I just pray to God Prince was dead by the time he hit the floor.
I just pray Prince wasn’t cognizant, even for a mite of a moment, that he was dying alone in a nondescript elevator, in a Wonder Bread suburb of the city that was one day too late in telling him we loved him as much as he loved Minneapolis.
Because there’s one thing I’m positive I know about Prince. After knowing him in forever alternating cycles of greater, lesser and sometimes not-at-all friendship over the last 31 years: His biggest and perhaps only fear was dying alone.
Prince didn’t care if the end came in a Chanhassen elevator inside a building where he owned all the buttons; or in an opulent Prime Minister’s suite in a Parisian hotel, inevitably and idiotically redecorated for his arrival by a clueless management staff apparently determined to recreate for his pleasure Liberace’s living room.
He just didn’t want to die alone.
Yet he always accepted what was coming, and was trying to prepare, he told me as far back as 1985.
Of course, the question must be asked whenever someone says anything about Prince. “How do YOU know? Why would he tell you? Did you see that?”
Well, um, personally, on this and several other topics, yes. For once upon a time, in what feels like a previous lifetime, I wrote a gaggle of articles and interviews for Rolling Stone and then the New York Times with Prince and about Prince — his thoughts, worlds, bands and best friends of the moment, what he wore on his head and the height of the heels on his feet.
And then, in the 1990s, I quit.
I didn’t quit Prince, just writing about him or hanging around his world. I still don’t know if I was brave or stupid to walk away from the only real scoop rock ’n’ roll had to offer in those days. But I wanted to be a real writer, writing real things and running away to join other circuses besides the music world, where life is the proverbial high school with money — and the entire world is reduced to the simple binary equation of “that’s cool” or “that’s not cool.”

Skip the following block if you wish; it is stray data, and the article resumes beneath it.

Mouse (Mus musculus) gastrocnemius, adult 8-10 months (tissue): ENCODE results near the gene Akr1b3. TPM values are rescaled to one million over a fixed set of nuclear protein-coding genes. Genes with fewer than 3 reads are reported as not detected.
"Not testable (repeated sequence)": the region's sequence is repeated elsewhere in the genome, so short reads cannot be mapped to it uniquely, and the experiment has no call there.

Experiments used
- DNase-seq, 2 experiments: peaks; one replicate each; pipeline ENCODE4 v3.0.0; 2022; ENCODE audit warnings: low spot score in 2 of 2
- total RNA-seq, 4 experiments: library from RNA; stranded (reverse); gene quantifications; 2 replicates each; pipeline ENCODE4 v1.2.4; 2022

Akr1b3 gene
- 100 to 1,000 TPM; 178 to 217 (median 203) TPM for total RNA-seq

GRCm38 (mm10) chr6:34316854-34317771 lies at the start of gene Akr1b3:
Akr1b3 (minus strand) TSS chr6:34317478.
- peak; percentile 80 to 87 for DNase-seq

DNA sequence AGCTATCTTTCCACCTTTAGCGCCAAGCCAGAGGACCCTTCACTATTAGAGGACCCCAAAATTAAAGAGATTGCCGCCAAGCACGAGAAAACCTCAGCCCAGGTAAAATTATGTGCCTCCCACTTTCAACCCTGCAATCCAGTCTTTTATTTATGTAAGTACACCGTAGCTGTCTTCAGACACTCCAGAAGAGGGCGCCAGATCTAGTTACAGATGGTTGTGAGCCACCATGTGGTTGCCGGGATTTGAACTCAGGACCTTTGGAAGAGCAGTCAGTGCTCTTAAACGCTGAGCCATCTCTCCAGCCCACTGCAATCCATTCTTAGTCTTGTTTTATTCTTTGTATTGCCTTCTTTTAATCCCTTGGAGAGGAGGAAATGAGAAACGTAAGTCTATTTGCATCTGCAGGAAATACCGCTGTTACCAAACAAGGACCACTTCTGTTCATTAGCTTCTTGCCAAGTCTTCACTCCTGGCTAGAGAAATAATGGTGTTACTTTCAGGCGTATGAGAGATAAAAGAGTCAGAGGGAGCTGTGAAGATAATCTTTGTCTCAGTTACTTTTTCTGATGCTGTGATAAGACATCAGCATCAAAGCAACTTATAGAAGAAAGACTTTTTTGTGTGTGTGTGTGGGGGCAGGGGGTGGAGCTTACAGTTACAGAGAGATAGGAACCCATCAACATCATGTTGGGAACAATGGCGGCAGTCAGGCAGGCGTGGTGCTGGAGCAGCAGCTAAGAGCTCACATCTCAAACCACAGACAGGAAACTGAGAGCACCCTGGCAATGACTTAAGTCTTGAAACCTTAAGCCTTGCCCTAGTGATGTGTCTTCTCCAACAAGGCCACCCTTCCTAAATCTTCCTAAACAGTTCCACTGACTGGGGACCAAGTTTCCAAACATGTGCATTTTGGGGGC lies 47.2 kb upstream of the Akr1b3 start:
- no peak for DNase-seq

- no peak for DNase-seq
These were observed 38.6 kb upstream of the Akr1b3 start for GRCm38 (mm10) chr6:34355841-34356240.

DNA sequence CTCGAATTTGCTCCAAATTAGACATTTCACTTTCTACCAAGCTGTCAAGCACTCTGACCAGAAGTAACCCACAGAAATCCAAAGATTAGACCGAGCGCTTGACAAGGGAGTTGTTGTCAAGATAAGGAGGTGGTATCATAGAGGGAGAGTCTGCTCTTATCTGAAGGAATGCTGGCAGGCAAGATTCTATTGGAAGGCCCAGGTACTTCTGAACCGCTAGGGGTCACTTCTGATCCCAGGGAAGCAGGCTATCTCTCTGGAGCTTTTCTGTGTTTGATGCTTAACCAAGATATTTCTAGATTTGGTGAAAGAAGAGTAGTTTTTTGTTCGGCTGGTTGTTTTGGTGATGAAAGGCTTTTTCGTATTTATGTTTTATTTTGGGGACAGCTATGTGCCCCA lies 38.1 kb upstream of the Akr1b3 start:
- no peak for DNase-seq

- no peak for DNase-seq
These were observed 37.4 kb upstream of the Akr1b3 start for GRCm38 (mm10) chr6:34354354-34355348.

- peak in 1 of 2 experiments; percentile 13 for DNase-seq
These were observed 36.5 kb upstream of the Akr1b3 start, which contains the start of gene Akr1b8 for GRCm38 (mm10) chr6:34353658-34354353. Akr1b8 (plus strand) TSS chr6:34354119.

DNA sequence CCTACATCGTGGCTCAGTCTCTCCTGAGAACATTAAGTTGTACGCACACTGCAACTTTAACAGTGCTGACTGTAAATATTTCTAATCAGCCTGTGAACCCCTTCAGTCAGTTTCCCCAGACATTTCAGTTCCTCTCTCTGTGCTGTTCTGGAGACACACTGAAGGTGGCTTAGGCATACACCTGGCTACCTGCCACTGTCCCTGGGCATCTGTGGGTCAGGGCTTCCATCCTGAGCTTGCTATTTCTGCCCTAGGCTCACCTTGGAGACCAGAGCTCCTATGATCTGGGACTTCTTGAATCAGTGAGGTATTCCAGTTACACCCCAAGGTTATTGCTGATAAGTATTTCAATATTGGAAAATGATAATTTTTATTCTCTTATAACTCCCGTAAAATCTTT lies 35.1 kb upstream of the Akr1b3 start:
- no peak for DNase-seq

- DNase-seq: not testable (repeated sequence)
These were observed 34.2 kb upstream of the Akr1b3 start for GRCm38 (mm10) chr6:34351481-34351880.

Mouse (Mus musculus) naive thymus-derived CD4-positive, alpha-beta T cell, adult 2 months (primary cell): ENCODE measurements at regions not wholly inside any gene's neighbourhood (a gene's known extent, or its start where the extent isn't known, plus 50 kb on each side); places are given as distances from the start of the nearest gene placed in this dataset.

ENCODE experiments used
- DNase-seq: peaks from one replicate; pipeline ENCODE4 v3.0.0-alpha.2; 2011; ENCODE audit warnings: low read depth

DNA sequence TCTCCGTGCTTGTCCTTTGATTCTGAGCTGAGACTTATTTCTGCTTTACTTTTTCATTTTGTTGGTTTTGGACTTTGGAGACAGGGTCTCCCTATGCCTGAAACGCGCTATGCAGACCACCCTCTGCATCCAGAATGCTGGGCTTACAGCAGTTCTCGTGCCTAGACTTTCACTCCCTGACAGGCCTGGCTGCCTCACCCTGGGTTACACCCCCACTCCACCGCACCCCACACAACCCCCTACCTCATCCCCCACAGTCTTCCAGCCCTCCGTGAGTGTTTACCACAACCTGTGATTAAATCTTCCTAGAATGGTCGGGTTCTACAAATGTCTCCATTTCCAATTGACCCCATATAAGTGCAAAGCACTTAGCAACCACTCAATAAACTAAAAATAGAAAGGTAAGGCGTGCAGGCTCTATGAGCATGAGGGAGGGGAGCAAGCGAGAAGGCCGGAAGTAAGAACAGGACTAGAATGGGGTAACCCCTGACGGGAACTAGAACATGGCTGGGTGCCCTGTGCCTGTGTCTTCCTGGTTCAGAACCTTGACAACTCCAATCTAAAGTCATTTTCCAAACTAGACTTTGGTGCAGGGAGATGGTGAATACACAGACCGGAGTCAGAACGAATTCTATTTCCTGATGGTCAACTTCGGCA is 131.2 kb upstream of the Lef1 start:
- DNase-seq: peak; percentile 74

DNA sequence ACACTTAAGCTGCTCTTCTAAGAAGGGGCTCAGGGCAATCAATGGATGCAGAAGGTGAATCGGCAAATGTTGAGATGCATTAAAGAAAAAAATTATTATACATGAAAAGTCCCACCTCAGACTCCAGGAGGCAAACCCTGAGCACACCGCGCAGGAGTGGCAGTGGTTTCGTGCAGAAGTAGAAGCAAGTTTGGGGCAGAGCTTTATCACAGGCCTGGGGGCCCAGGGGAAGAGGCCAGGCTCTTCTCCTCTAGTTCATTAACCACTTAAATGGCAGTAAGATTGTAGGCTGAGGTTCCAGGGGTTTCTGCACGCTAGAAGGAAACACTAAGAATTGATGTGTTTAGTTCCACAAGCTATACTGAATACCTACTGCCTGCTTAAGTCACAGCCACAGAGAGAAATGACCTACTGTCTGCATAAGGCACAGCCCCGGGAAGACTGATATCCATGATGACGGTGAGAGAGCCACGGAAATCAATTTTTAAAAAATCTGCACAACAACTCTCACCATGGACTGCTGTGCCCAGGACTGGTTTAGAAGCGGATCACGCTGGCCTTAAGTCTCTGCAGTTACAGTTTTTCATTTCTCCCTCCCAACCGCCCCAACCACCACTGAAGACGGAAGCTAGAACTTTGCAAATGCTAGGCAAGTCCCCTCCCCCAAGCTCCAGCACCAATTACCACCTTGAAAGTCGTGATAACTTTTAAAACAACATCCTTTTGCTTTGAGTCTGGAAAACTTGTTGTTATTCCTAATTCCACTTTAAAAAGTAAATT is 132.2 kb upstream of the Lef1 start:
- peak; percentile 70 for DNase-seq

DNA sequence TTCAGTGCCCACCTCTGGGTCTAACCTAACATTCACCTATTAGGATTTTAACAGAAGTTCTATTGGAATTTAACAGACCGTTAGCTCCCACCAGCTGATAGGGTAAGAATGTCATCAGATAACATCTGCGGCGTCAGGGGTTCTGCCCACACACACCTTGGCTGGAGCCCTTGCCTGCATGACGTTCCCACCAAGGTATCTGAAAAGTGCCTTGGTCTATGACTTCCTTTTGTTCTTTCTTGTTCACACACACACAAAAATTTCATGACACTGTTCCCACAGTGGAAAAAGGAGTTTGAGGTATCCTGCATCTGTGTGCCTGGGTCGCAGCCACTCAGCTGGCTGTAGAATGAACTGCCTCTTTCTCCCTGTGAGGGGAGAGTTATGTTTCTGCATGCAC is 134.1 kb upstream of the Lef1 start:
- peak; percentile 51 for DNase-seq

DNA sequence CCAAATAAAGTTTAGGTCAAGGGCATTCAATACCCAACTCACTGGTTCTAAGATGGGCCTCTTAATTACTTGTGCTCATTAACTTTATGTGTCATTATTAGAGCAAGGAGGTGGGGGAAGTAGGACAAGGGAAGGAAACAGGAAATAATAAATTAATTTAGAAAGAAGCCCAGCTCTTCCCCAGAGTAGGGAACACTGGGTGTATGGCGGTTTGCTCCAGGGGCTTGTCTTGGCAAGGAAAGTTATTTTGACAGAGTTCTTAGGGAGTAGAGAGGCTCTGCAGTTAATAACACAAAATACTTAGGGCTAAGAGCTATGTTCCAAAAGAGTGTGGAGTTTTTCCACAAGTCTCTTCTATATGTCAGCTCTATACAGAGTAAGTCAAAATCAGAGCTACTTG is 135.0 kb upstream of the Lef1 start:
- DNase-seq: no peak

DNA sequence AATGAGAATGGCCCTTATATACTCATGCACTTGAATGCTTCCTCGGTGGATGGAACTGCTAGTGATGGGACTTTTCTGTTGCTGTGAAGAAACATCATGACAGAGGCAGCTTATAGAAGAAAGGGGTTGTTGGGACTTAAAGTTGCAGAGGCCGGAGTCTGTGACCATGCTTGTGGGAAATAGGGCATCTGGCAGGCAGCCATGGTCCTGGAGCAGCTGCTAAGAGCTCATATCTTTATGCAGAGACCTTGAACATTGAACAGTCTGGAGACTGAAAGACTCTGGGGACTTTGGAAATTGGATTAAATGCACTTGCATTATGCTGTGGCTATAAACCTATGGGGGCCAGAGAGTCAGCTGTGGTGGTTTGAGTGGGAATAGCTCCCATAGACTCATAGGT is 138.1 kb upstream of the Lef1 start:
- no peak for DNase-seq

If I didn’t quit, I knew way back, I would never be taken seriously as anything more than Prince’s Bobo, a slur in the baseball world denoting a professional sycophant to a superstar player. In the rock world, I figured, the equivalent Bobo might be, say, the only reporter someone like Prince would give interviews to, or hang around with, or divulge the inner meaning of his shoes. (“I don’t wear ‘em cuz I’m short,” the 5’2” musician told me in 1985, “I wear ‘em cuz the women like ‘em.”)
These are the first words I’ve written about Prince since back in the day. Until now I kept a promise to myself that I wouldn’t write about him anymore, and I think he understood.
Because, in the coming years, he asked me to write a couple things with him. The projects sounded so ridiculous I figured no one would believe they existed anyway.
In the '90s, I wrote the libretto to a rock opera called “The Dawn” which he composed as a wedding present to Mayte, his first of two ex-wives. He gave me a couple details of what he wanted: a setting in the desert, a princess being courted Valentino-style by an inscrutable, magical — ahem — prince.
He also gave me the indescribable experience of catching a true genius in the act of being a genius.
“Will you pay me?” I asked.